INTERVIEW: Trisha Powell Crain On Alabama's Low NAEP Ranks

Alabama recently got some unflattering news about its students' proficiency, especially in eighth-grade mathematics. The National Assessment of Educational Progress, or NAEP, is a standardized test sometimes called "the nation's report card." On the 2013 test, Alabama eighth-graders ranked fiftieth out of 52 jurisdictions in math (schools on military bases and in the District of Columbia were counted separately). But as with most education topics, things are not quite as simple as they seem. WBHM's Dan Carsen sat down with Alabama School Connection executive director Trisha Powell Crain to go behind those results. She says we shouldn't put too much emphasis on one test, or be too surprised at Alabama's low showing.

Birmingham Hopes to Land 2016 Democratic National Convention

Birmingham is trying to land its biggest prize in years: The 2016 Democratic National Convention. Members from the Democratic National Committee began a two-day tour of the city on Monday. They're meeting with local promoters and scouting locations to see if Birmingham could support a convention the size of the DNC. In addition to Birmingham, the party is also considering Columbus, Ohio; New York, Philadelphia, and Phoenix.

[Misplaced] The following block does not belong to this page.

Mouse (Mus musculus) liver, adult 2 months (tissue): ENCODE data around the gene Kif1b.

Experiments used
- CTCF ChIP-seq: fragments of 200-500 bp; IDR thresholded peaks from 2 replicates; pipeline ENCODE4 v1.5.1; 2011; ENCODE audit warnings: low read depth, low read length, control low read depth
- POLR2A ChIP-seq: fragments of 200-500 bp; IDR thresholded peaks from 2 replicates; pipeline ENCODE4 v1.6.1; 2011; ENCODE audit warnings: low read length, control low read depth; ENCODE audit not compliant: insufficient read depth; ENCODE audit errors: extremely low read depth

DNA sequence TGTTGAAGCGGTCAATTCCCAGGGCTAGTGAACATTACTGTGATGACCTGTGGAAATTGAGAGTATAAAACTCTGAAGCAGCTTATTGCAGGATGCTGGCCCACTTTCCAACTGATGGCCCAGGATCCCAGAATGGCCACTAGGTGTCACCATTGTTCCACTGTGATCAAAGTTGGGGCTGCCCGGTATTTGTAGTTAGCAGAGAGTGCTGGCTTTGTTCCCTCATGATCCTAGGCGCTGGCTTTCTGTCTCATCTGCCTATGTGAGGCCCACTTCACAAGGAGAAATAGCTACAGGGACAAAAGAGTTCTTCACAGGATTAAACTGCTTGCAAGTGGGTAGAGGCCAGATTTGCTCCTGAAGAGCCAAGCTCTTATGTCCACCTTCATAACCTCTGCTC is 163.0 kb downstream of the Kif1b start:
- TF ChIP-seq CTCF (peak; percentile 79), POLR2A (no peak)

Cindy Crawford: Magic City Marketplace

An antitrust lawsuit is on the horizon for health insurance company Blue Cross and Blue Shield of Alabama. Blue Cross holds an especially dominant position in Birmingham's health insurance market. What impact could the lawsuit have? Experts disagree, but it could create an opening for other insurers.

WBHM Wins Eight Alabama AP Awards

WBHM 90.3 FM/WSGN 91.5 FM has won a total of eight 2014 Alabama Associated Press awards and received three honorable mentions. The awards were given for work broadcast between Jan. 1 and Dec. 31, 2013 and were presented at a luncheon July 19 in Birmingham. Listen to all the award-winning stories here.


Today was the first day of a two-day nationally coordinated protest against immigration reform and the recent "border surge" of undocumented minors. The effort was organized by the Facebook-based "Make Them Listen." Saturday's protest, also planned for Highway 280 near Walmart, looks to be bigger. WBHM's Dan Carsen caught up with local coordinator Deanna Frankowski during the first protest of two held during Friday's rush hours. She says illegal immigration poses health, economic, and security risks ... and she says much more than that.

Birmingham Gospel Singers Bring Old Spirituals to a New Generation

The Lee Family Singers have been singing gospel music in and around Birmingham for more than 40 years. Now six of their offspring have formed a new group, The Second Generation of the Lee Family Singers. Both groups are committed to introducing younger people to music that was created hundreds of years ago, music born out of suffering and hope -- the spirituals. For WBHM, Darlene Robinson Millender went to see the Lee Family Singers in action.

Interview: Nick Patterson, Author of